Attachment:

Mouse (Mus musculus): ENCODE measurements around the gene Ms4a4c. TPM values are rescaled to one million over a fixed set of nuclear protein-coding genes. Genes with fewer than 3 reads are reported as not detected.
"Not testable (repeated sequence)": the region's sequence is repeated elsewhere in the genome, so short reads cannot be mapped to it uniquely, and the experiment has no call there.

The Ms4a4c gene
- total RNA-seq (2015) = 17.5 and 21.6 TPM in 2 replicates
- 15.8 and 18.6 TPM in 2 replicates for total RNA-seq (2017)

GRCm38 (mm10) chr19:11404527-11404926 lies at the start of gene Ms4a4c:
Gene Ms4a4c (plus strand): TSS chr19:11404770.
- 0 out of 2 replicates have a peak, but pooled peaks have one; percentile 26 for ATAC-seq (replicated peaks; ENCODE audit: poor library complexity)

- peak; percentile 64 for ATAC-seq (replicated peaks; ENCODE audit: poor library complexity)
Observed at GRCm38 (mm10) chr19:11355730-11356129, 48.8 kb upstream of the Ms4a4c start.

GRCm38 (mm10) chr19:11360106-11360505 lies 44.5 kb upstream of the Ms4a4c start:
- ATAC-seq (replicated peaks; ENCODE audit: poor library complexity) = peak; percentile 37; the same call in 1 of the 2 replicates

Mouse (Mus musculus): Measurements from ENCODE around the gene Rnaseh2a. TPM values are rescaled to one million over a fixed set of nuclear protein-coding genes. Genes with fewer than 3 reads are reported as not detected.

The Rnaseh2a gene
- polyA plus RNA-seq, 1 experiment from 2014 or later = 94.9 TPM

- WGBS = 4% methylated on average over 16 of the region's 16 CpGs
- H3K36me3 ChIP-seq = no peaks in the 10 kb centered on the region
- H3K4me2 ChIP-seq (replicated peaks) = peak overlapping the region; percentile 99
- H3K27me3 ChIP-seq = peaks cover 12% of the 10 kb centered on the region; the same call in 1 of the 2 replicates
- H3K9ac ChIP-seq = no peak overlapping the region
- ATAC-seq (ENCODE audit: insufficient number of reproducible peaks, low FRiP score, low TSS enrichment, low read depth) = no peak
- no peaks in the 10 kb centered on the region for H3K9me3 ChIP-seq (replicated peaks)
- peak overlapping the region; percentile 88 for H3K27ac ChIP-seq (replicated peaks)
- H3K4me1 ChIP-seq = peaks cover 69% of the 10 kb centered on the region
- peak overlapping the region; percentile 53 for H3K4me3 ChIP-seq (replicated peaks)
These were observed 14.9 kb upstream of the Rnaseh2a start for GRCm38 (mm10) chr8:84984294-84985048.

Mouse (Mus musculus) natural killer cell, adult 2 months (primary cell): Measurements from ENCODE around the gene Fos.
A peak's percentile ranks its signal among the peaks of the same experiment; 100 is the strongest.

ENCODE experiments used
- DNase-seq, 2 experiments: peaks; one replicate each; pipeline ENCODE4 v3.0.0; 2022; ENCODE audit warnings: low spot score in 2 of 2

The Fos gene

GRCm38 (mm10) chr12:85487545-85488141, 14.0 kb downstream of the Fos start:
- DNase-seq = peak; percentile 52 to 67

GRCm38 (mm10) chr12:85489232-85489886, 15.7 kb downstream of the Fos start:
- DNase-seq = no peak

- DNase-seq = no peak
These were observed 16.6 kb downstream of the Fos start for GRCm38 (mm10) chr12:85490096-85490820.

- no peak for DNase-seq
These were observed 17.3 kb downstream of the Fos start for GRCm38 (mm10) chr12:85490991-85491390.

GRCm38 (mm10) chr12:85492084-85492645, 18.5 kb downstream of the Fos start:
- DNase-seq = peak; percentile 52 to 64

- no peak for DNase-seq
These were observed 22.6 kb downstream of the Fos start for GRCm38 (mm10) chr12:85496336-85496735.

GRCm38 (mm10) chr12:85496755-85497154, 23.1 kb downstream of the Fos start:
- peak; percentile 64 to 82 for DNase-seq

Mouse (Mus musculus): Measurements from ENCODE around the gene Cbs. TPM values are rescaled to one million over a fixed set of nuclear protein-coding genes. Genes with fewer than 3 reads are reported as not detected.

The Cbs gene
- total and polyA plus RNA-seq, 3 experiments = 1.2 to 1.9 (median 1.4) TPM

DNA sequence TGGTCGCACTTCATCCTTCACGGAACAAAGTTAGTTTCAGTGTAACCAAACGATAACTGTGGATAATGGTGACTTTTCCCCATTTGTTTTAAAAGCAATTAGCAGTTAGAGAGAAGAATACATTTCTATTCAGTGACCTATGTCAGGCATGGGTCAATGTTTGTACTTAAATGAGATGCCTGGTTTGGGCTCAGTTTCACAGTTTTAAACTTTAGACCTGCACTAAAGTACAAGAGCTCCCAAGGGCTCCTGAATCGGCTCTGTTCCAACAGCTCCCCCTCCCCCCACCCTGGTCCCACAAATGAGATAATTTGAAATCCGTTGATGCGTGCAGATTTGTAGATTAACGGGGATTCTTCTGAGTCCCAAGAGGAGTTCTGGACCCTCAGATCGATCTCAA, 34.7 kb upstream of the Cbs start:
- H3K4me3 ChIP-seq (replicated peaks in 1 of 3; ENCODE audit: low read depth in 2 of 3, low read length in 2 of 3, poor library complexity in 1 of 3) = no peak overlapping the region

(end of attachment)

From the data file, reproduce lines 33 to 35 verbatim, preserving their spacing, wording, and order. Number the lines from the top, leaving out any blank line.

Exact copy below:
- DNase-seq = peak; percentile 52 to 67

GRCm38 (mm10) chr12:85489232-85489886, 15.7 kb downstream of the Fos start:
- DNase-seq = no peak